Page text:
Hydroquo+ is Bangladesh’s first hydro-informatics start-up that develops, designs and executes specialist consultancy projects in the field of water quality monitoring
The Ganges Delta, atop which Bangladesh sits, has a naturally occurring aquifer which injects arsenic fluoride and other impurities into the water.
After Bangladesh's independence in 1971, various organizations drilled over 10 million tube wells without testing the water.
Fast forward 29 years, by the year 2000, 30% of the water was found to be contaminated with arsenic, leading the World Health Organization (WHO) to state this as the biggest mass poisoning in history.
To help prevent such colossal disasters in the future and to prevent water wastage, 23-year-old Zahin Razeen and his sister Rizvana Hredita have started Hydroquo+.
Razeen is a student of Pure Maths and Applied Statistics from the University of Glasgow in the UK and Hredita has a background in Finance from Canada’s York University.
Hydroquo+ is Bangladesh’s first hydro-informatics start-up that develops, designs and executes specialist consultancy projects in the field of water quality monitoring and hydrological modelling to mitigate water-related challenges and their potential implications on the infrastructure, lives and livelihoods in real-time.
“We have put together a unique industry-first approach to automate testing, monitoring, and reporting at scale,” says Razeen.
“Our organization is focused on delivering water intelligence to determine water safety and availability with actionable insights in real-time. Through this, we eventually hope to prevent and predict outbreaks to ensure water security for years to come,” he added.
This business model started off as a research and development initiative idea pitch at the 2018 Hague One Young World Summit.
The duo began laying the foundation work the following year.
According to Razeen, if the consumption of water keeps on going the way it is at the moment, we will see a very different scenario in the next 200 years.
“If you take baseline water consumption globally across the whole world and compound it at just a few percent a year for just a few hundred years, you have to cover the entire surface of the Earth with desalination plants,” he explained.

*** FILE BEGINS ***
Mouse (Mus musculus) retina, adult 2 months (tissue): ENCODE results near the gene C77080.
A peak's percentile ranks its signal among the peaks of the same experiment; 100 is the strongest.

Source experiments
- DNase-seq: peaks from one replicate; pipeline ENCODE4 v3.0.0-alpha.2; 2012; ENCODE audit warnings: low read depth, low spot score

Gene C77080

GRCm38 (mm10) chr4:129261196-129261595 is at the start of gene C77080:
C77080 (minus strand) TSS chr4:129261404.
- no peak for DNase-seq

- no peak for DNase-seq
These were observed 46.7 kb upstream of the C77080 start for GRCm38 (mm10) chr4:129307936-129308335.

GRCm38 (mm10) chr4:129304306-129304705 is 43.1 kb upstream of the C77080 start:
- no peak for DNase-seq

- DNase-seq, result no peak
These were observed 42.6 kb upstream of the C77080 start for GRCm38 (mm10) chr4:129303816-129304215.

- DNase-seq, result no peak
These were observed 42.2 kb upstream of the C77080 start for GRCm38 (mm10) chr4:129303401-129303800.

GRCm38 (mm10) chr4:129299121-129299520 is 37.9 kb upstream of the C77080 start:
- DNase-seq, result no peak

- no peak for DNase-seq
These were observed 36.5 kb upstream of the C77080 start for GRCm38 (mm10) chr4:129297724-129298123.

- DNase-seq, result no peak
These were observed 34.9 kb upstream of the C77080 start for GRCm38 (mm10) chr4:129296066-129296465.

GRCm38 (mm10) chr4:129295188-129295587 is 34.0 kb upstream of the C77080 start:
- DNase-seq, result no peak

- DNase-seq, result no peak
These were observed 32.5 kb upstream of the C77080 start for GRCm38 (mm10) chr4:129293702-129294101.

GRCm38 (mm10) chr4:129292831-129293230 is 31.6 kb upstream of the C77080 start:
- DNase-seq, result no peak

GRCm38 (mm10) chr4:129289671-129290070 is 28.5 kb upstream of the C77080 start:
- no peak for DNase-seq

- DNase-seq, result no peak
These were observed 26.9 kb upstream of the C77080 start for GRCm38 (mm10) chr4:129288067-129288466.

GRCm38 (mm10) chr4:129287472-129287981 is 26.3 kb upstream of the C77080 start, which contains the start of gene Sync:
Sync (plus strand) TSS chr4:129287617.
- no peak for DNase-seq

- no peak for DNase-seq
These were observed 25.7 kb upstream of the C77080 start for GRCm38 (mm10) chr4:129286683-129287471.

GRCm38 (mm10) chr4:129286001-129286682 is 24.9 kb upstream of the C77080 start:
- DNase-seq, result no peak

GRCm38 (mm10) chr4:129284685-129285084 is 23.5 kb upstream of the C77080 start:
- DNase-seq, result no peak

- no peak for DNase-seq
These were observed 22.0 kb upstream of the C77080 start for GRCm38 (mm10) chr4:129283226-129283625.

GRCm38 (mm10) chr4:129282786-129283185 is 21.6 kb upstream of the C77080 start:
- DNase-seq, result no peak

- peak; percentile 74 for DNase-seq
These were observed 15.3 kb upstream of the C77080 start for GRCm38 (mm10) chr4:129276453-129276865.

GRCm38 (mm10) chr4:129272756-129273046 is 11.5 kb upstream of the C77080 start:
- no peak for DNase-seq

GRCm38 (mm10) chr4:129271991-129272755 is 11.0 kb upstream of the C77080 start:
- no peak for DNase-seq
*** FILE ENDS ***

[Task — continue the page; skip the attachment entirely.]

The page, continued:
One in every three people does not have access to safe drinking water, according to WHO. And as the annual global consumption of fresh water is around 4.3 trillion cubic meters, a large portion of the global population is still deprived of this basic need.
Fresh, clean and drinkable water accounts for just 0.003% of all water available globally, and the rest is just too saline for human consumption.
“There are actions that we can take that affect those probabilities or that accelerate one thing or slow down another. There is an infinite number of potential futures — of ourselves, of individuals and of humanity. It is possible to shape that future by altering the probability streams perhaps by introducing something new. Freshwater scarcity in that framework is a grand challenge we have to solve before it is too late,” he added.
Hydroquo+ has successfully collaborated with Dhaka Wasa and the Central Microbiology Laboratory on two different projects.
Based on the success, Chittagong Wasa as well as the Chittagong Port Authority and MENA region, have also expressed their interests in doing pilot projects with Hydroquo+.
At present, the start-up is working on transitioning towards the implementation of tracing technology for private water supply, as well as city and regional level utilities.
Hydroquo+ is also incorporating the technology in the commercial filtration process, for example, in the water treatment plants, pharmaceutical, agricultural, and food and beverage processing industries.
Effluent Treatment Plants (ETPs) and water treatment plants can also potentially benefit from the technology, according to Razeen.
The water industry is one of the hardest industries to operate in due to long procurement cycles and lead times.
“90% of water start-up companies do not survive the valley of death,” he says.
In the beginning, he was the company's engineer, facilitator, and commercial viability partner. As first movers, they had to operate at a breakneck speed to comply with one utility demand after another and that too frugally with scarce resources.
He was having to play multiple roles because of the lack of understanding among people about the projects they were working with.
“The authorities appreciated our relentless efforts and have cooperated with prompt responses,” Razeen said.
Currently, the duo is in the process of closing a round for scaling up, and eventually, sometime in the future, they plan to branch out to different industry verticals in the Global South and MENA regions.
This year, they made it to the prestigious Forbes 30 under 30 Asia list.
“Last year was, however, a landmark year as I was selected as one of the 17 United Nations Young Leaders on a two-year mandate by the UN Secretary General’s Office, being the only Bangladeshi in the last four years,” Razeen told Dhaka Tribune.
“Hydroquo+ bagged the American Society of Mechanical Engineers (ASME) and Engineer 4Change (E4C) Rising star Award at New York's Annual Impact Engineered Summit that brought together worlds innovative startups working to solve SDG’s. Forbes was a cascading effect of all the work we had done,” he further said.